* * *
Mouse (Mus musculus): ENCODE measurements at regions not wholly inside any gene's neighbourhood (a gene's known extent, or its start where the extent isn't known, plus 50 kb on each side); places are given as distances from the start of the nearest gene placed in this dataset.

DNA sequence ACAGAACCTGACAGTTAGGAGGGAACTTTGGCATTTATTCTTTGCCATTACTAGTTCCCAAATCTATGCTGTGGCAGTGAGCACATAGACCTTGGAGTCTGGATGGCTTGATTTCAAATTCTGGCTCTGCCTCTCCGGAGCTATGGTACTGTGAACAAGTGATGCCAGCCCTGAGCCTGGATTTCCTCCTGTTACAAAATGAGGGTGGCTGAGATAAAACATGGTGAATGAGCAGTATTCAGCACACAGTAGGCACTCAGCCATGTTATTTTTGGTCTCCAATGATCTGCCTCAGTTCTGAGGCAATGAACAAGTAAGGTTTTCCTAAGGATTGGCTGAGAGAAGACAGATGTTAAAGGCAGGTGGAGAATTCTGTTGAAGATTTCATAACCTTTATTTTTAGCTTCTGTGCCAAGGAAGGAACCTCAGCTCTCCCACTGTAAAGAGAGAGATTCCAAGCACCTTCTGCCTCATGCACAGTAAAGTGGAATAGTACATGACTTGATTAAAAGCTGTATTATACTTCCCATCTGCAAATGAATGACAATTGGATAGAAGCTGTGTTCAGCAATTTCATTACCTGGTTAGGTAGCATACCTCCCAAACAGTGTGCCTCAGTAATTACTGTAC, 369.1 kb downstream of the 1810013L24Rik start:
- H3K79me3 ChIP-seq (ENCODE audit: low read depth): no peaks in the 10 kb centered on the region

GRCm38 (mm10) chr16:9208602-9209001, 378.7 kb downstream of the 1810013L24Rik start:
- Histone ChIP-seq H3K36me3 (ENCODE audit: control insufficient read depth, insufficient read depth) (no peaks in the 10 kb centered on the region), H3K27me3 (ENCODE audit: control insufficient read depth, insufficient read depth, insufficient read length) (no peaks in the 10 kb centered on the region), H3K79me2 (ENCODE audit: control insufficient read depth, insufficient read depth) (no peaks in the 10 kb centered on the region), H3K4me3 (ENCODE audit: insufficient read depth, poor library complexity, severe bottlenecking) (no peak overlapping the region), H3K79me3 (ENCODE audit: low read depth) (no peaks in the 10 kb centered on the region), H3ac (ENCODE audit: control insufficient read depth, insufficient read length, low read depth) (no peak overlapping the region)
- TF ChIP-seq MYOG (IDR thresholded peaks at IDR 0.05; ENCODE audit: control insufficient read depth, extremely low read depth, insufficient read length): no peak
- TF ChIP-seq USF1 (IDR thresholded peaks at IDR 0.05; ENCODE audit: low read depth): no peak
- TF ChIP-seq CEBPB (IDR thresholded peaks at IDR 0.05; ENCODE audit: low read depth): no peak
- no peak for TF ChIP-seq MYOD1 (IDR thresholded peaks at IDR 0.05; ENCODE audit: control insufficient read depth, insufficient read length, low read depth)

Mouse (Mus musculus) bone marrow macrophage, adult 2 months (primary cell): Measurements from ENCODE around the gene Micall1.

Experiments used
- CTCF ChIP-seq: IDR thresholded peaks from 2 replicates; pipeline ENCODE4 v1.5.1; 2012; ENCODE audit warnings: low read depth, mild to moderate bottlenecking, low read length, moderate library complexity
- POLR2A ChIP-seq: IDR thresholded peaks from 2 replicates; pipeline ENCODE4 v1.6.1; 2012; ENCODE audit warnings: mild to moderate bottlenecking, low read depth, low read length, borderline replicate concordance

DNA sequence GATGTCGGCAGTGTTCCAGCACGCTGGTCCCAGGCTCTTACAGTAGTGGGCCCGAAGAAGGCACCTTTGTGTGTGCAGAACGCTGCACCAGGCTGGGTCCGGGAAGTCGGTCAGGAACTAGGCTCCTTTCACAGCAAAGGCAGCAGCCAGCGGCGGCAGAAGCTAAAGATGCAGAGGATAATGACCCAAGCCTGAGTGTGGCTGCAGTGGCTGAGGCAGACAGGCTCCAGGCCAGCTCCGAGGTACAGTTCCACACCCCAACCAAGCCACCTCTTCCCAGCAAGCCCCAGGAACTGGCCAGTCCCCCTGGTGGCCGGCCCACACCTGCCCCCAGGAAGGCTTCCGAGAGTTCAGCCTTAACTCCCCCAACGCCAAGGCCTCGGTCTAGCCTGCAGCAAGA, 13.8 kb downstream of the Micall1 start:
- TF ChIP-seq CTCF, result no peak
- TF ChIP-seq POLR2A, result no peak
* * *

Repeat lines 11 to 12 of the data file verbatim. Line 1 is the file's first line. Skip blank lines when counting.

Experiments used
- CTCF ChIP-seq: IDR thresholded peaks from 2 replicates; pipeline ENCODE4 v1.5.1; 2012; ENCODE audit warnings: low read depth, mild to moderate bottlenecking, low read length, moderate library complexity